Kripplekrunk, Faith Action International House, and Wayne Shorter
On today’s show we take a look at some men and women whose passion for the arts inspires, entertains, and informs. First up its Rex McGee and the merry band of musical mischief makers that call themselves KrippleKrunk. Their debut album was released last summer, and with lots of concerts on their horizon, it’s a perfect time to get familiar with the music of this diverse all instrumental band. Then we knock on the door of Faith Action International House, and learn how to go from stranger, to neighbor. Faith Action tackles the big issues surrounding immigration, but they do it in relatable, community driven, and artistically inclined ways. Then we close out today’s show with David Ford’s conversation with one of the greats from the world of jazz. Composer and saxophonist Wayne Shorter. Wayne just became an octogenarian , but trust that he has not slowed down one bit. In fact he just swept the Jazz awards, and won a Grammy.
So Like a jam session, there were no opportunities for overdubs, and on Kripplekrunk’s self titled debut album, which promises “13 Doses of Instrumental Musical Medicine,” what you hear is what you get: spontaneous music-making by some great pickers, fiddlers, and percussionists.
You can hear these self-described “extreme acoustic instrumentals” live in concert on May 3rd at Five-String Fest in Lawndale, NC, and on May 4th at the King Central Park from 5-7pm. You can hear Rex play on May 6th for contra dancing at Salem College in Winston-Salem.
Rex McGee joined David Ford for a conversation last fall, along with guitarist John Garris, and cajon player Bobby Martin.
Faith Action International House
Over the last 18 years, FaithAction International House has served and accompanied over 30,000 new immigrants, while educating and connecting tens of thousands more. Their mission is to turn strangers into neighbors, and to create a better community for all Greensboro residents.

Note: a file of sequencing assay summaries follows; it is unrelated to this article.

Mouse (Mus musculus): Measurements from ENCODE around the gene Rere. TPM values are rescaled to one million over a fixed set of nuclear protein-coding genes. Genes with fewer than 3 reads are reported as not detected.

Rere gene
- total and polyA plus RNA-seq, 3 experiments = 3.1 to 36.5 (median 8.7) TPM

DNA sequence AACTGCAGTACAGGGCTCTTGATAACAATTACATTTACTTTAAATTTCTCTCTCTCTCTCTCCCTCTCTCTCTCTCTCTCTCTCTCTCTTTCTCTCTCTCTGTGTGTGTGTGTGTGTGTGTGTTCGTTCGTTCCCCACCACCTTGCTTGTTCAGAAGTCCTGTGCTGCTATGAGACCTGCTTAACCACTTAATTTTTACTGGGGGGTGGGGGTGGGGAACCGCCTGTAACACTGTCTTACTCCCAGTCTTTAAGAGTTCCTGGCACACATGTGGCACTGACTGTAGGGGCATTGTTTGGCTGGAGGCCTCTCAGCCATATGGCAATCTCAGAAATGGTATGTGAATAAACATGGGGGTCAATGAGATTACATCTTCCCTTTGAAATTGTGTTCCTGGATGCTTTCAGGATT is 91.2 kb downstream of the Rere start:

Faith Action keeps a full calendar, and their next Stranger to Neighbor dialogue is called Building Bridges through Soccer, and it takes place on Wednesday April 23rd at Westminster Presbyterian church in Greensboro.
One of the many ways they open dialogues in our community is by holding musical and theatrical events. Last fall David Fraccaro and Endy Mendez stopped by to talk with David Ford about “Out of the Shadows: Stories of Hope and Courage from our newest Immigrant Neighbors.”
Our next guest has been characterized by the New York Times as being " jazz's greatest living composer."
Those words carry weight, but they rest softly on the shoulders of renowned jazz saxophonist Wayne Shorter. From jamming with John Coltrane, to Art Blakey's Jazz Messengers, to his days with Miles Davis, to the groundbreaking fusion band Weather Report, his musical resume is no joke.
The 80 year old Shorter has reunited with Blue Note Records, the label that championed him as a bandleader back in the 1960s. On his latest album Without a Net, he leads a quartet that he’s been collaborating with for the past decade. The album helped Shorter to win musician of the year, best album and top midsize ensemble from the 2014 Jazz Awards, and at this year’s Grammys, Shorter took home the golden gramophone for best improvised jazz solo for his composition "Orbits."
Wayne Shorter visited the Triad back in 2012, performing at Wait Chapel at a fundraiser for the Amazon Aid Foundation. Before he floored Winston-Salem audiences with his performance, he had a conversation with Triad Arts’ resident Wayne Shorter superfan, David Ford.